HEITOR VILLA-LOBOS (1887-1959): Symphony No. 10 "Amerindia". Well, it's everything you'd expect: massed vocal, choral and orchestral forces pounding out Afro-Indian rhythms, a riot of instrumental color and orchestral virtuosity which ultimately leaves the listener shaking his head and wondering what train just hit him. Composed for the 400th anniversary of the founding of São Paulo in 1952, the work only received its premiere in Paris in 1957. More oratorio than abstract symphony, the pieces uses texts by a 16th-century Jesuit missionary which Villa-Lobos sets in the native Tupí language, Latin and Portuguese. Similarly, he uses three musical styles: the native population is represented by long, ongoing melodies with many repeated intervals, the tonally ambiguous music of the Portuguese - the outsiders who force change and adaptation - and the syncopations and cross-rhythms of the resulting Afro-Brazilian population. The orchestra is huge, including quadruple brass, triple woodwinds, a very large percussion section, piano and organ. The five movements are titled "The Earth and its Creatures"; "War Cry"; "Iurupichuna" (a species of magical monkey) and two others whose length would use up the rest of this page. Suffice it to say that this is an orgy of sound, color and rhythm which will delight any hedonist. Tupí/Latin/Portuguese - English texts. Carla Wood (mezzo), Carlo Scibelli (tenor), Nmon Ford-Levine (bass-baritone), Donald Brinegar Singers, USCB Chamber Choir, Santa Barbara Choral Society, Santa Barbara Symphony Orchestra; Gisèle Ben-Dor. Koch International Classics 3-7488-2 (U.S.A.) 10C001 $16.98
by Ken Sanson
Ask any dedicated concertgoer or CD connoisseur to name one composition composed by Brazil's most famous composer, Heitor Villa-Lobos (1887-1959), and chances are the answer would be "Bachiana brasileira No. 5" for solo soprano and 8 cellos. What about a Villa-Lobos symphony? Not likely. Even music critics, orchestral conductors , and professional musicians probably would not know of his 12 symphonies (No. 5 is lost) much less heard or performed them.
"music which is basic, direct and very involving. And meaningful... especially recommended for those wanting to be surrounded by sumptuous orchestral sounds."
Adding to previously-released CDs of the 4th and 6th symphonies is this new (and world premiere) recording of his Symphony No. 10 subtitled "Amerindia," with soloists, choruses and the Santa Barbara (Calif) Symphony Orchestra conducted by Gisèle Ben-Dor.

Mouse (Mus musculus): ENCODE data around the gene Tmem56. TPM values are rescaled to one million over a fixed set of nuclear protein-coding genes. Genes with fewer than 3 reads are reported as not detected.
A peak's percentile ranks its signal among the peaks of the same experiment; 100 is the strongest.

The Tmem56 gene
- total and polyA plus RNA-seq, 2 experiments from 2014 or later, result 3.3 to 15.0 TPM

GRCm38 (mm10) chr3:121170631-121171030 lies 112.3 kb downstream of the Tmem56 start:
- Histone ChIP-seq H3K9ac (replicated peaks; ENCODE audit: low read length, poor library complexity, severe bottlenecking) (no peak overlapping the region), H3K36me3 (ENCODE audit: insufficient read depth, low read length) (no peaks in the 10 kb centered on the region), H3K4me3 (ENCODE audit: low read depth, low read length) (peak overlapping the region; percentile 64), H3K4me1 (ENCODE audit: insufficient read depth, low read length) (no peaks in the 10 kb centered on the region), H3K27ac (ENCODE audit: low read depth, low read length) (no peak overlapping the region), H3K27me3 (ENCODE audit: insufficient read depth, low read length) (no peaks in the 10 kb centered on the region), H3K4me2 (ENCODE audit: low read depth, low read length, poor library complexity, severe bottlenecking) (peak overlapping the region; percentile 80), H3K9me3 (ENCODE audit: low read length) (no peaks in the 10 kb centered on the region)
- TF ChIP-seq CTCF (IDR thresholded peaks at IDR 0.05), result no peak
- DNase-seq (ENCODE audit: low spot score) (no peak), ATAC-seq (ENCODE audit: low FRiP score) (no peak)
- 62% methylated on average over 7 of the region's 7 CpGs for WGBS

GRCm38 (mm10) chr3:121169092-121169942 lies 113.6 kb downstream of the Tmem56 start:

The symphony, composed to honor the 400th anniversary of the founding of São Paulo in 1952 (but premiered five years later in Paris on April 4, 1957), is described by the composer as an "oratorio in five parts for orchestra, chorus and soloists." (The program notes call it a five-movement "symphony" when analyzing it.). Whatever, this oratorio/symphony traces the history of São Paulo from writings by Father José de Anchieta , a Jesuit priest and missionary to Brazil. The text incorporates three different languages: the native Tupí, Latin, representing the missionaries, and Portuguese, the European settlers.
In like manner, Villa-Lobos matches (or accommodates) the music to enhance the text-long, chant-like and often repeated melodies (native Indians), angular and tonally-obscure music (Portuguese), and imaginative polyrhythms (Afro-Brazilians).
All that background information is far more technical (overkill comes to mind) than the music which is basic, direct and very involving. And meaningful. Subdued unisons suddenly burst into 8-part tone clusters. And the same textural expansions are featured in Villa-Lobos' rich orchestration, which encompasses a wide range of interesting colors and rhythms. In fact, with all due respect to the soloists and choruses, the main interest lies in the orchestral score.
Solid performances throughout by vocal soloists Nmon Ford-Livene, Carlo Scibelli, Carla Wood, the Santa Barbara Choral Society, UCSB Chamber Choir, Donald Brinegar Singers, and the orchestra conducted by Gisèle Ben-Dor. Especially recommended for those wanting to be surrounded by sumptuous orchestral sounds.